Last year through their 50 States for Good program, Tom’s of Maine provided over $500,000 in funding to some incredible non-profit organizations across the country. One of the recipients was Safe Humane Chicago, an organization that aims to create safe and humane communities by inspiring positive relationships between people and animals.
Safe Humane‘s Executive Director, Cynthia Bathurst, took some time to chat with us about some of the great programs they host to encourage humane communities, how nontraditional partnerships yield success, the importance of animal rescue, and the ways Tom’s of Maine’s Goodness Grant has helped them reach their goals.
Can you give us an overview of the mission of Safe Humane?
Cynthia Bathurst: Safe Humane’s mission is to create safe, humane communities by inspiring positive relationships between people and animals. We do that by forging nontraditional alliances . . . that recognize the connection between animal abuse and interpersonal violence, [as well as] the sustaining benefits of the human-animal bond. Our programs focus on education, advocacy, and second chances for at-risk people and dogs.
Who are ‘Court Case Dogs’ and how does Safe Humane Chicago help them?
Bathurst: Court Case Dogs® is a term Safe Humane coined [to describe the] victims of neglect or abuse [who] have been rescued by police or animal-control officers and sheltered at Chicago Animal Care and Control (CACC). These dogs are associated with criminal court cases against their abusers, and Safe Humane’s Court Advocates sit in courtrooms during all hearings . . . while asking that the law be [carried out] and restorative justice be the guide. The dogs become property of the City of Chicago after they have been either voluntarily relinquished by their owners or transferred by court order to the city.
Afterward, wherever they find homes, we offer free behavior consultation and lifetime behavioral support for the dogs . . . We like to say that these dogs have “done the time but not the crime,” and we offer them second chances at a good life and the opportunity to be ambassadors for safe, humane communities. I should say, by the way, sometimes a “Court Case Dog” is a cat. We have a few who have been adopted out through our rescue partners and we’re seeing a few more of those now that we are able to offer [our] services.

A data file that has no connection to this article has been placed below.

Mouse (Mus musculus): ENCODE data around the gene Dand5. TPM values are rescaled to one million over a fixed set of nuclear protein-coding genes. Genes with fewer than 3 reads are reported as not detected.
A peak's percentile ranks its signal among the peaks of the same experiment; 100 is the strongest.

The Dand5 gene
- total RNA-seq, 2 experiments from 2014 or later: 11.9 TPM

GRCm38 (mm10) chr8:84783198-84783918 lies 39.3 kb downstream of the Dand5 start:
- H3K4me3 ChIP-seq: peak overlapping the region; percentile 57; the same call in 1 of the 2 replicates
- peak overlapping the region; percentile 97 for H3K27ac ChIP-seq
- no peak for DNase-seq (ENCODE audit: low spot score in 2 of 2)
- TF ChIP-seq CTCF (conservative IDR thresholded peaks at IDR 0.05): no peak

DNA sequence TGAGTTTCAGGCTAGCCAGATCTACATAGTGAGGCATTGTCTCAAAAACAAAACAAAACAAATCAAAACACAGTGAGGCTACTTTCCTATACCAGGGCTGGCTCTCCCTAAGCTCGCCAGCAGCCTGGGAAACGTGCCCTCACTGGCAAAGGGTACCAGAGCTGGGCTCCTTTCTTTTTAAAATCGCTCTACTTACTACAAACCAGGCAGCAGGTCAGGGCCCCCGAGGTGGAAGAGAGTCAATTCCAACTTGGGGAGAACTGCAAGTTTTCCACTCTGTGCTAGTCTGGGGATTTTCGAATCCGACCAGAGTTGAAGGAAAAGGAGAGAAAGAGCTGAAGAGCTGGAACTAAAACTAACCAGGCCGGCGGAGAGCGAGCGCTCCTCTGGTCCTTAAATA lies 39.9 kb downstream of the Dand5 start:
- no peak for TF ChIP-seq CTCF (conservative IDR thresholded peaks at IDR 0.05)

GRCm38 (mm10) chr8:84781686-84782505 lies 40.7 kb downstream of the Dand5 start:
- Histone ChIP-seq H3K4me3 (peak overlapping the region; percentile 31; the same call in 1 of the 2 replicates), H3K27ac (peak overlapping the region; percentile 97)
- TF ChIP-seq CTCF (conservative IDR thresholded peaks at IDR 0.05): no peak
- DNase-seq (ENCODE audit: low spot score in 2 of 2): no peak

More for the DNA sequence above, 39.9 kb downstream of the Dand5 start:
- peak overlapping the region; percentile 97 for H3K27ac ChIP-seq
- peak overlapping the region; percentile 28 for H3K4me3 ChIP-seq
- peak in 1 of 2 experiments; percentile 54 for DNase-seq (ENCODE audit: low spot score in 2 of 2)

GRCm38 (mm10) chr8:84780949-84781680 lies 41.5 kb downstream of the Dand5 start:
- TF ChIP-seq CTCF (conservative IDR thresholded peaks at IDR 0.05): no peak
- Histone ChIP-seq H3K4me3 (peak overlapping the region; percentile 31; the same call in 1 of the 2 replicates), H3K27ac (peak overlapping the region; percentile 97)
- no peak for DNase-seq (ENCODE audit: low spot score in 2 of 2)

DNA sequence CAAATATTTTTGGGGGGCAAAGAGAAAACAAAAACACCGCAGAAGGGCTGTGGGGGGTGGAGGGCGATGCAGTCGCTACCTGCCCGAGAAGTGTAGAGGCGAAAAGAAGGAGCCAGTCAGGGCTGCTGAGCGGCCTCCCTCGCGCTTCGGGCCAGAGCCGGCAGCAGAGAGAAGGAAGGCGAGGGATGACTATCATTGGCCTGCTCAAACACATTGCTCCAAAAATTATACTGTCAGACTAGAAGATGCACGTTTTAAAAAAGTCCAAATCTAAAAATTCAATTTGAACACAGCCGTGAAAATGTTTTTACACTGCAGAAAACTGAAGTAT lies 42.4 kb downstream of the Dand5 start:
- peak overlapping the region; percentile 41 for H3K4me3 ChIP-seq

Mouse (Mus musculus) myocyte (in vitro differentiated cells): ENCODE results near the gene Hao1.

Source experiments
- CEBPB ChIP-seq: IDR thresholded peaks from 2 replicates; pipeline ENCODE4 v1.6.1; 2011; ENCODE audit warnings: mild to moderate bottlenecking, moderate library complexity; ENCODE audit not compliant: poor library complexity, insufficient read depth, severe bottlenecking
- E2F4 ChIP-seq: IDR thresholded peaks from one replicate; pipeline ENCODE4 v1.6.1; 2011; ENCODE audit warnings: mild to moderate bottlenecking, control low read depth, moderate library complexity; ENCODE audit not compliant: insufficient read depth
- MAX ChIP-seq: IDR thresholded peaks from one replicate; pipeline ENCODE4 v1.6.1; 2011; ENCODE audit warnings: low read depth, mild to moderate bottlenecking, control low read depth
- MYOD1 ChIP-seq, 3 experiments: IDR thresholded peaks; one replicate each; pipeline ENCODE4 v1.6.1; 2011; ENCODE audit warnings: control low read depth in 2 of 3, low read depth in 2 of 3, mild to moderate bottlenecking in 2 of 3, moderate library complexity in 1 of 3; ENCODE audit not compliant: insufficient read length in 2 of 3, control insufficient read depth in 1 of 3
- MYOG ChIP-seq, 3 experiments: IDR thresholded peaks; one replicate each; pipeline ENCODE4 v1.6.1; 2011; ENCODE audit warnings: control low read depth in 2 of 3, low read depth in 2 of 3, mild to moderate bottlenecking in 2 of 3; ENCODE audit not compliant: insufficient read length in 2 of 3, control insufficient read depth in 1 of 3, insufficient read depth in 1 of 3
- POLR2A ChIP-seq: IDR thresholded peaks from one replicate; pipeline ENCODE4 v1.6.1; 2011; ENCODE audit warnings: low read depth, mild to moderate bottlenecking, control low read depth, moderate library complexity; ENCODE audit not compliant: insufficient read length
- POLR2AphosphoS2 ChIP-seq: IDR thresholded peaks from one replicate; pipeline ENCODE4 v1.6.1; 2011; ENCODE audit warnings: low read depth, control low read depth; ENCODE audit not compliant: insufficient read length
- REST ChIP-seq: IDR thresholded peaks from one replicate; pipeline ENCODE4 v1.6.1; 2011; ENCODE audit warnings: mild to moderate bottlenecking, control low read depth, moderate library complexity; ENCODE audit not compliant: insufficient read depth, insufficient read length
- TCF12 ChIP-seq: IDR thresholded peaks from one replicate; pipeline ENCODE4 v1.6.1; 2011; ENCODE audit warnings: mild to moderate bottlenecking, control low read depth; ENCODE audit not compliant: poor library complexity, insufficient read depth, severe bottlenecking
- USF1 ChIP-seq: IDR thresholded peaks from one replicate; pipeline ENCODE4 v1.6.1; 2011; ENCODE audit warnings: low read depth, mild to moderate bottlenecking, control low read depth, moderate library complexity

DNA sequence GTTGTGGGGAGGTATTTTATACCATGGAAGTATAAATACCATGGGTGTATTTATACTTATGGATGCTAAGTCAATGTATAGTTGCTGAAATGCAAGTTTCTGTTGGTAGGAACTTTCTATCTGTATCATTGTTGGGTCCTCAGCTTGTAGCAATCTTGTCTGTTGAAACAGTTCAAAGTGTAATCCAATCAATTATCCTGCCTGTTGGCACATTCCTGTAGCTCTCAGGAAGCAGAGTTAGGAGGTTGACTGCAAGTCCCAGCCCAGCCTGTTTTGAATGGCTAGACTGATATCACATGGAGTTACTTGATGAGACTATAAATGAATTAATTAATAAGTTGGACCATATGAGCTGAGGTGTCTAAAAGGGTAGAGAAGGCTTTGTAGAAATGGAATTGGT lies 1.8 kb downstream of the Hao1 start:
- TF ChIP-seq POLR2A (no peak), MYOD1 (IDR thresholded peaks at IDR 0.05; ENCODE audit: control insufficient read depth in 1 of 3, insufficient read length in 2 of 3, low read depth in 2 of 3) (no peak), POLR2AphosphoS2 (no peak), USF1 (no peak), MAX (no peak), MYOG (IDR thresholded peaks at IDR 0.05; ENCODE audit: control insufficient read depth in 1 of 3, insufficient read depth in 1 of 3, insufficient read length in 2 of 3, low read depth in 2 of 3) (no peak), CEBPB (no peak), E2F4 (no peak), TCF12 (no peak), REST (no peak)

Are these animals available for adoption after they go through the program?
Bathurst: Yes, Court Case Dogs are available for adoption through our rescue partners. Typically, rescue groups transfer the dogs from Chicago Animal Care and Control (CACC) to their own shelters or—more often and best for the dogs—their foster homes. This gives the dogs a “safety net” so they never have to return to CACC once they are adopted. If someone wishes to adopt a Court Case Dog they learn about at CACC, Safe Humane connects the dog and adopter with a rescue group. Safe Humane offers lifetime behavioral support and an extended family to celebrate their lives and the heroes who helped them along the way and support their long-term adoption.
Another program you offer is the VALOR program. How do veterans and shelter dogs benefit from spending time with one another?
Bathurst: [In] Safe Humane’s program VALOR—which stands for Veterans Advancing Lives of Rescues—we work with military veterans who come to us through a partner organization called Threshold Veteran’s Project. Many of the veterans who we work with through that program have various problems usually related to depression . . . and PTSD, which covers a wide variety of [conditions].
We team these veterans together with these dogs, [which] the veterans say are often animals who have PTSD themselves. [It’s so rewarding] to see how the dogs and that connection address veterans’ needs to serve the country and the want to serve more and help reconnect to the world outside of the military. It really focuses on helping [them] continue to do what they value: providing a noble service to others.
Why did you choose Chicago as the home base for the program?
Bathurst: Well, Chicago is my home, and it is the place where everything came together [to maintain] communities that are safe and humane for all. It came out of some of [my] early community policing efforts . . . and so some of our first partners were the Chicago Police Department, the Cook County State’s Attorney Office, and the Circuit Court of Cook County—[all of whom helped us] do something about the violence against children and animals in our community.